Follower of Jesus: Can you hear a call to transform from simply attending church to being an ambassador of the Kingdom?
During the season of Pentecost, your church could begin cultivating the soil for ministry at the intersection of Gospel and culture by praying this prayer from the Anglican Book of Common Prayer:
Increase, O God, the spirit of neighborliness among us, that in peril we may uphold one another, in suffering tend to one another, and in homelessness, loneliness, or exile befriend one another. Grant us brave and enduring hearts that we may strengthen one another, until the disciplines and testing of these days are ended, and you again give peace in our time; through Jesus Christ our Lord. Amen.
We don’t have the power to pick up and shape culture as if it is a piece of Play-Doh in our hands. But we do have the ability, as ambassadors of the Kingdom, to be faithfully present and discerningly, confidently and humbly engaged, in a Jesus-shaped fashion, to the twists and turns of modern life.
Name the aspect of culture that most alarms you. God sees it and is present to it. There is nothing to fear. Fear is a very bad master. Following Jesus is free and light—giving us a winsomeness in our engagement with culture.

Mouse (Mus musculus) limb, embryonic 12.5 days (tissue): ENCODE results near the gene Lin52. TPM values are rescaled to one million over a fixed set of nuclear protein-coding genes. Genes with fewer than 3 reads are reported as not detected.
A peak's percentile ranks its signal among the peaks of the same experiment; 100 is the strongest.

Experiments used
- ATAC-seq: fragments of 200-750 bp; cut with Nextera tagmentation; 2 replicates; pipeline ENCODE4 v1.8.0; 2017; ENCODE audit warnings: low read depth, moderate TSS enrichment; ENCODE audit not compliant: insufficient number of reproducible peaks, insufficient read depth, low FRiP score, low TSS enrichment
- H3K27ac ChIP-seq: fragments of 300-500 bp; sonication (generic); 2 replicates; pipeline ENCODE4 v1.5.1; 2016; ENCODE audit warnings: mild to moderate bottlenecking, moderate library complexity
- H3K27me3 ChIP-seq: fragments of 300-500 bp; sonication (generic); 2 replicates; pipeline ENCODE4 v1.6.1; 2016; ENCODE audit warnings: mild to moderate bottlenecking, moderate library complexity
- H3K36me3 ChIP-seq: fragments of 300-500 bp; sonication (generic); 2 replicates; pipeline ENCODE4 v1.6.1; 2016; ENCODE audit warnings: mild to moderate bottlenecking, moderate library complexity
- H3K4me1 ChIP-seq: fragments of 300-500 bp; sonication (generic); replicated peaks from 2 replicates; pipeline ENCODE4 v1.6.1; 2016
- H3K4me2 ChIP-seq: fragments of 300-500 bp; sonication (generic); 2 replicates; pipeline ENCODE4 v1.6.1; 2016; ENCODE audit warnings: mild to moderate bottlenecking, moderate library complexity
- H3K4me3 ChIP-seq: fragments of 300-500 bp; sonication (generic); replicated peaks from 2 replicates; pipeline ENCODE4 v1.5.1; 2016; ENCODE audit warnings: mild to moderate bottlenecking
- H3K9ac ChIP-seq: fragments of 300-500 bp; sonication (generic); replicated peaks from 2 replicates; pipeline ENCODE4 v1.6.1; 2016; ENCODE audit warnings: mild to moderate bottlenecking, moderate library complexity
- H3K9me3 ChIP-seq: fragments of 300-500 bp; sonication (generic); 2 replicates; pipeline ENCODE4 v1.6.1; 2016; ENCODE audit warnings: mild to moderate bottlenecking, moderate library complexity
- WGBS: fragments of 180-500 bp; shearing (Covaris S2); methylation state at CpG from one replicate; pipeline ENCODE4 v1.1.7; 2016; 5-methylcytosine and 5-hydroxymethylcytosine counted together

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Finding a Home in God’s Bigger Story
“Culture” begins in actual relationships and patterns of relating. It begins first in our local communities.
But in the United States, we often ignore the financial and institutional inequality that plagues our cities. For culture to truly flourish, I believe we need to face systemic inequality head-on and intentionally invest in the financial wellbeing of our local communities, starting with the homes we live in.
Many Christian conservatives decry the decline of “culture”—while seeking “dominion” over media, government, etc.—without doing much to help local communities. But there are important questions we must ask ourselves, including:
- Do we help lower-income folks not get squeezed out of their homes by gentrification?
- Do we promote stability in communities by lowering people’s exposure to debt?
- Do we overlook the history of government-subsidized white flight to white suburbs due to the Federal Housing Authority and GI Bill in the 1930’s – 60s, and the Homestead Acts of the 1800s before that?
More liberal-minded Christians often celebrate a little “diversity training” at work, while practicing NIMBY-ism (“not in my backyard”) in zoning, protecting their kids at all costs, and neglecting low wages and the high cost of living. Are we only interested in a middle- and upper-class diversity, in our unsustainable suburban lifestyles?